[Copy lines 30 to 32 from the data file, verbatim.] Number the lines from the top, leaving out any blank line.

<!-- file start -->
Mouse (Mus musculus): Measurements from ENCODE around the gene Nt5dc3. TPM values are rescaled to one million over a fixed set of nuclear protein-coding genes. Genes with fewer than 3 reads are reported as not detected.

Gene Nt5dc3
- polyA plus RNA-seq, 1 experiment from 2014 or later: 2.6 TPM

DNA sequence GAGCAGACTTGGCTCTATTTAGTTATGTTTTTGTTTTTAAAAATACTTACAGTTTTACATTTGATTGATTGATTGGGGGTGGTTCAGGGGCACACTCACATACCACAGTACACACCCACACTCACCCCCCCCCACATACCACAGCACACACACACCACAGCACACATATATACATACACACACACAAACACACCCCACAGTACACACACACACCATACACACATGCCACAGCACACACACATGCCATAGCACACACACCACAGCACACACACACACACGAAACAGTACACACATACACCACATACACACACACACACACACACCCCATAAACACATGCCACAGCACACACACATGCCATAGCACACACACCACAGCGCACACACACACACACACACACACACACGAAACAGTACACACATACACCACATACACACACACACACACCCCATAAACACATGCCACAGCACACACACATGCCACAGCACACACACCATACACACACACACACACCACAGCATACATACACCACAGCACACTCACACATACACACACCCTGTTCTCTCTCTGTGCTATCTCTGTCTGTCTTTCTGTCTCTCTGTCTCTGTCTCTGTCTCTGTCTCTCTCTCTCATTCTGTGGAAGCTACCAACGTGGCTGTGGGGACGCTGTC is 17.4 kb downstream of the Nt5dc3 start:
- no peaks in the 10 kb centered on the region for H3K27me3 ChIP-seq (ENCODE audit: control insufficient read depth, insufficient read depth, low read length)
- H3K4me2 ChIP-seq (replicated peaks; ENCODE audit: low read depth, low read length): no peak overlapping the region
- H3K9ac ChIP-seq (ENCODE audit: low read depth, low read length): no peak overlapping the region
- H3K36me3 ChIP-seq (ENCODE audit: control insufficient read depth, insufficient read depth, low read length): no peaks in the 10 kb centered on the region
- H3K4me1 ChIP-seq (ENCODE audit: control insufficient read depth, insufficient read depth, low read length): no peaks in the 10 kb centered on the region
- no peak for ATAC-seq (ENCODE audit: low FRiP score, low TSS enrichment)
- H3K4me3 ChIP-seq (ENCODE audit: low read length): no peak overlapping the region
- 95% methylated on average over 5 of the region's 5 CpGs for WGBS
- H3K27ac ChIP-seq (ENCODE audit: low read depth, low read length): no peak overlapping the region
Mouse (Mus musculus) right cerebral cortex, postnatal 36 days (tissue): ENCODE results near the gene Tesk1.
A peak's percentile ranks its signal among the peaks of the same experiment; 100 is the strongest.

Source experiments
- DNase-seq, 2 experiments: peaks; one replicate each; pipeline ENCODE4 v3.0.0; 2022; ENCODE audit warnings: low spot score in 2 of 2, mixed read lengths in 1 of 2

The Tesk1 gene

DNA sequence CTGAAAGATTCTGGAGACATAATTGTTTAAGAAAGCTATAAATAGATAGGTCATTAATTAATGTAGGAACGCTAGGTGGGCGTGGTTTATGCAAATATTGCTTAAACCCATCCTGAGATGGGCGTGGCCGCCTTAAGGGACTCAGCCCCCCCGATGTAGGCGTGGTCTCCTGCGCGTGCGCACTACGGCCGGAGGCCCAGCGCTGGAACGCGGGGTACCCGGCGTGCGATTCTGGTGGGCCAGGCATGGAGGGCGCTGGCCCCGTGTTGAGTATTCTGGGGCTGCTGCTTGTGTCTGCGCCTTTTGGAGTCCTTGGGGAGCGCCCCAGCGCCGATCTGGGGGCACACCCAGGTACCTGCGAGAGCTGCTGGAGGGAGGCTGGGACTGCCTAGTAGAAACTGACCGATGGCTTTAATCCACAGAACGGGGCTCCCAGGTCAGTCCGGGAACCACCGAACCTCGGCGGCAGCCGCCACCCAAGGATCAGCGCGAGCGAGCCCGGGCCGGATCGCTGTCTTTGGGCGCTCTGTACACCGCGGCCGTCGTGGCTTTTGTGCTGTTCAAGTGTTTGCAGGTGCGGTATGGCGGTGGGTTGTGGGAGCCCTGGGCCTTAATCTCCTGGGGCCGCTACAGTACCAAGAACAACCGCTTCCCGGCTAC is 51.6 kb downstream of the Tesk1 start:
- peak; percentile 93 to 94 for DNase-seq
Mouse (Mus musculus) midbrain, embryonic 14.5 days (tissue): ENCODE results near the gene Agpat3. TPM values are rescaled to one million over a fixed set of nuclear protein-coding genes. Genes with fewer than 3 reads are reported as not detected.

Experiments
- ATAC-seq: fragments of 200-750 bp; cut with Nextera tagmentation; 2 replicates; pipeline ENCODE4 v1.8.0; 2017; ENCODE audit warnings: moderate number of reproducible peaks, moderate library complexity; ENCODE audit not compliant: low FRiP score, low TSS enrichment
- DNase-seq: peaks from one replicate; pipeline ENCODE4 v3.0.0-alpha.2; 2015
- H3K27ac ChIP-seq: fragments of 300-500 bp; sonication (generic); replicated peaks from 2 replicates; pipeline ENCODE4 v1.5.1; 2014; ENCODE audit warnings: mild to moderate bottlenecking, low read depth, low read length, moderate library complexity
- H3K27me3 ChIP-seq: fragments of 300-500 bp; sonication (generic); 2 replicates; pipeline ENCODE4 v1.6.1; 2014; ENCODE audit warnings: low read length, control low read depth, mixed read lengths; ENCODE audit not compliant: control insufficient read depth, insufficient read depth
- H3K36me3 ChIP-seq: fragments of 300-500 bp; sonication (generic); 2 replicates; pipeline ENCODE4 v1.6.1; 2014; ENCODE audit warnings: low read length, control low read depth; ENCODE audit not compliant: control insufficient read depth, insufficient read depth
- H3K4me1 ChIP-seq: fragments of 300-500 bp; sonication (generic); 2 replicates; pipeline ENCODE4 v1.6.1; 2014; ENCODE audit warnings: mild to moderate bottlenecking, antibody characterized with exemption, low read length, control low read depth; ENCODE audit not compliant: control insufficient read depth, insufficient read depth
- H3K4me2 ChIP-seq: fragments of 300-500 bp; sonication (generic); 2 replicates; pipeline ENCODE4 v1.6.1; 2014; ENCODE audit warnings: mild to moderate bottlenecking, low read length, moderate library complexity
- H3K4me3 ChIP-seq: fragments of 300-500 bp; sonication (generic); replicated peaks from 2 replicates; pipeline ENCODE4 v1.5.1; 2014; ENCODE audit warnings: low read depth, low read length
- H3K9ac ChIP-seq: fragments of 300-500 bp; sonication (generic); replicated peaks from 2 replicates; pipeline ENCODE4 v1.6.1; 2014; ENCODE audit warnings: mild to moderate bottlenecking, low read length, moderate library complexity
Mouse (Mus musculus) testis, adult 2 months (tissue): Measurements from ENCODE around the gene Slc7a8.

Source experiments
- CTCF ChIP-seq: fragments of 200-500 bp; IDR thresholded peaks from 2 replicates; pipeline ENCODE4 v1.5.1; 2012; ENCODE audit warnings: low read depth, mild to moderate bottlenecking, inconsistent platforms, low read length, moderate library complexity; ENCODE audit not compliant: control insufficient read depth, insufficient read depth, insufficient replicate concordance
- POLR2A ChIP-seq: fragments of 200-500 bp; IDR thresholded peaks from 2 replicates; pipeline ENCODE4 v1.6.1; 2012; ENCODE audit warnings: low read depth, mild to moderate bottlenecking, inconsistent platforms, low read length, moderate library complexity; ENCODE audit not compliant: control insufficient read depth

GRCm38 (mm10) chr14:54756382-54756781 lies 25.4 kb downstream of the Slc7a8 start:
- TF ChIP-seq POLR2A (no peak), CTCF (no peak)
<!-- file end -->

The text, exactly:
- H3K4me3 ChIP-seq: fragments of 300-500 bp; sonication (generic); replicated peaks from 2 replicates; pipeline ENCODE4 v1.5.1; 2014; ENCODE audit warnings: low read depth, low read length
- H3K9ac ChIP-seq: fragments of 300-500 bp; sonication (generic); replicated peaks from 2 replicates; pipeline ENCODE4 v1.6.1; 2014; ENCODE audit warnings: mild to moderate bottlenecking, low read length, moderate library complexity
Mouse (Mus musculus) testis, adult 2 months (tissue): Measurements from ENCODE around the gene Slc7a8.